Dielectric Strength Tests

Dielectric Strength Tests

In physics, the term dielectric force has the following meanings:

The maximum electric field from the insulating material that a pure material can withstand under ideal conditions without deterioration (ie, failure of the insulating properties).
The minimum applied electric field (ie, the applied voltage is divided by the electrode separation distance) for a specific configuration of the dielectric material and the electrodes, resulting in failure. This is the concept of Fault voltage.
The theoretical dielectric strength of a material is a property inherent in the bulk material and is independent of the configuration of the electrodes to which the material or field is applied. This & quot; cored dielectric strength & quot; corresponds to that to be measured using pure materials under ideal laboratory conditions. In the event of a fault, the electric field releases the connected electrons. If the applied electric field is high enough, the free electrons exposed to background radiation can reach speeds that can release additional electrons during collisions with neutral atoms or molecules in a process called avalanche breakdown. The fault occurs very quickly (usually in nanoseconds) and forms an electrically conductive path and a disturbing discharge through the material. For solids, a failure event significantly reduces or even destroys the insulation capability.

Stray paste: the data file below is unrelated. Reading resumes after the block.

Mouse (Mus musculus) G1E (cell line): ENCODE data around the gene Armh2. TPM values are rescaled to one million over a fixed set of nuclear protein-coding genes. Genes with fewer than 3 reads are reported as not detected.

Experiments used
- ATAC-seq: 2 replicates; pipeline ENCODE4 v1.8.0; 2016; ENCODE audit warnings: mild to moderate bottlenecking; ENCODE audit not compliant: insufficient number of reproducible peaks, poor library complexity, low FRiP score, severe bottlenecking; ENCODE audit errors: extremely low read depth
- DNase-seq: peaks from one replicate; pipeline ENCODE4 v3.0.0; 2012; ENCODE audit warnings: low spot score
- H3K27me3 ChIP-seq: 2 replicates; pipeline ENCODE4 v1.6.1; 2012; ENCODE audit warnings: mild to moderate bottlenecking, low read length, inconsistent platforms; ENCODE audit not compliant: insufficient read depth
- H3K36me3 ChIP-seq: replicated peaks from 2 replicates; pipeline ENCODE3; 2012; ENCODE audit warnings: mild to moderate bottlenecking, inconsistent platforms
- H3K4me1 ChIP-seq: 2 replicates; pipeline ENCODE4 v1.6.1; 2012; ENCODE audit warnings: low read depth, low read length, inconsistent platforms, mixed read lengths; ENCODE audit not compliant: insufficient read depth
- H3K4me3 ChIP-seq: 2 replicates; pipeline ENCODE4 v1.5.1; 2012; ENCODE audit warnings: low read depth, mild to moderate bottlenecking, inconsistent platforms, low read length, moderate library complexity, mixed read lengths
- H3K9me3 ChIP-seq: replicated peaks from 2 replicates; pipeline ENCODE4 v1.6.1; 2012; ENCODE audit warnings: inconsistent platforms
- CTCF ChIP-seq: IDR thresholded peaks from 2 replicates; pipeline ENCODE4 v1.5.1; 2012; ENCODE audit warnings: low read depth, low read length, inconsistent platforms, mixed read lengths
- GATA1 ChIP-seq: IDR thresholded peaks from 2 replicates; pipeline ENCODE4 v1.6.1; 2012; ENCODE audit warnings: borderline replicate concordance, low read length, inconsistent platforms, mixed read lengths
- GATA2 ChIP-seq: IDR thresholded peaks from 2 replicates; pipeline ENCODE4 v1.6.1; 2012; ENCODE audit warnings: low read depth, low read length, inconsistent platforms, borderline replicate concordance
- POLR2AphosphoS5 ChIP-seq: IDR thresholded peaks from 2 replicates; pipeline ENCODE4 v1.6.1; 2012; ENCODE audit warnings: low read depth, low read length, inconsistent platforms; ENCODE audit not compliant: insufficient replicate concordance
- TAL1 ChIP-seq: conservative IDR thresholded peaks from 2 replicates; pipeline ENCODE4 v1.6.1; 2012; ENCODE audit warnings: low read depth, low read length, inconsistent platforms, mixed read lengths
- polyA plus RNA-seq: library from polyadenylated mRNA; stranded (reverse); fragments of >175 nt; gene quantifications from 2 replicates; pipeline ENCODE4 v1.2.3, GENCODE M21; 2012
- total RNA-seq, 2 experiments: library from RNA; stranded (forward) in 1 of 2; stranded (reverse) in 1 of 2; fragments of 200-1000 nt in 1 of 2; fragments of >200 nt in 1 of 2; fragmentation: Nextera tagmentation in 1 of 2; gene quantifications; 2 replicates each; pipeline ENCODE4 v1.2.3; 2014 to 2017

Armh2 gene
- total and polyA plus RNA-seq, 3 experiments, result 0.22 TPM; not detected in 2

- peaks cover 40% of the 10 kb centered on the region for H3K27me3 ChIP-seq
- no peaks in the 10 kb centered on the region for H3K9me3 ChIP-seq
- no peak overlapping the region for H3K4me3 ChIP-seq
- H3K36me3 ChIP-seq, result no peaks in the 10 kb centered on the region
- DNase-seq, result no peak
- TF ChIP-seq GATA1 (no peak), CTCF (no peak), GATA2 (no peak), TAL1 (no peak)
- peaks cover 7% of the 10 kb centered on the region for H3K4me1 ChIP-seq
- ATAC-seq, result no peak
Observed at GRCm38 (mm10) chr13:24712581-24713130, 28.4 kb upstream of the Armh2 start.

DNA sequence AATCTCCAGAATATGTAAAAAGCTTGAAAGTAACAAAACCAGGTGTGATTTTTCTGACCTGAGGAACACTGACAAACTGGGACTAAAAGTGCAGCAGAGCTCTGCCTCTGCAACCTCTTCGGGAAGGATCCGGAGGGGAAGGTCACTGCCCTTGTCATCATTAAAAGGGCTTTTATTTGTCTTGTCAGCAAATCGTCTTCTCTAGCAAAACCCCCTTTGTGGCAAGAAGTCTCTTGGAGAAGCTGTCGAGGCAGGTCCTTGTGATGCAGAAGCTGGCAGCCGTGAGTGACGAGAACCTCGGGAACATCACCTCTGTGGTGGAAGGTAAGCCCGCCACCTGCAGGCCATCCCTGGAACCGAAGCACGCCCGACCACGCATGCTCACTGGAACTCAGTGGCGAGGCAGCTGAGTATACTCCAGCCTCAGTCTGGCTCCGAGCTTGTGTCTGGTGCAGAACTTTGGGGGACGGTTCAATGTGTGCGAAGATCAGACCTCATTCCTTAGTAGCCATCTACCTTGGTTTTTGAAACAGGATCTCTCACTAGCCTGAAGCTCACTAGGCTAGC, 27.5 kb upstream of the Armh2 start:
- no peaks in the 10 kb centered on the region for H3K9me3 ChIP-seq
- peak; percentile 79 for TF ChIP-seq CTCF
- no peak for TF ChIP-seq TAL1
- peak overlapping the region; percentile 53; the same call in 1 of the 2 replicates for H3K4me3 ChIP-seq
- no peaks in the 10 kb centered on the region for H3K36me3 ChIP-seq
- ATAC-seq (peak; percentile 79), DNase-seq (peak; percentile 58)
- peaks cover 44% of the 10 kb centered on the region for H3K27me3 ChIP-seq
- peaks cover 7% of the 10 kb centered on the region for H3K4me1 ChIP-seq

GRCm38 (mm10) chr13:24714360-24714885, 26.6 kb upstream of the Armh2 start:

Factors affecting apparent dielectric strength

as the sample thickness increases.
decreases as the operating temperature increases.
decreases with increasing frequency.
Gases (eg nitrogen, sulfur hexafluoride) are normally reduced with increasing humidity.
For air, the dielectric strength increases slightly as absolute humidity increases, but decreases with increasing relative humidity.

Fracture field strength
The field strength at which the disintegration occurs depends on the geometry of the electrodes to which the dielectric (insulator) and the electric field are applied, as well as the speed at which the electric field is applied. Since dielectric materials generally contain minor defects, practical dielectric strength will ideally be a fraction of the intrinsic dielectric strength of a flawless material. Dielectric films exhibit greater dielectric strength than thicker samples of the same material. For example, the dielectric strength of silicon dioxide films having a thickness of several hundred nm to several umm is about 0.5GV / m. However, very thin layers (below, for example, 100 nm) become partially conductive due to electron tunneling. Multilayer thin dielectric films are used, where maximum practical dielectric strength is required, such as high voltage capacitors and pulse transformers. The dielectric strength of gases varies depending on the shape and configuration of the electrodes, usually Nitrogen gas is measured as a fraction of dielectric strength.

Dielectric strength of various common materials (in MV / m or 106 Volt / meter):



Dielektrik Mukavemet (MV / m)

Helyum   ( göreceli için azot )




alüminyum oksit


pencere   bardak

9,8 - 13,8

borosilikat bardak

20 - 40

Silikon yağ ,   maden oi







19 - 160

Neopren   silgi

15.7 - 26.7

damıtık   Su

65 - 70

Yüksek   vakum   ( alan emisyon sınırlı )

20-40 (elektrot bağlıdır şekli )

Sigortalı silis

20'de 25-40   ° C

mumlu kâğıt

40 - 60

PTFE   (Teflon,   ekstrüde   )


PTFE   (Teflon, izolasyon filmi)

60 - 173









In SI, the unit of dielectric force is in volts per meter (V / m). It is also very common to see related units such as centimeters (V / cm) volts and megavolts per meter (MV / m).

Our laboratory performs EUROLAB dielectric strength test services as accredited.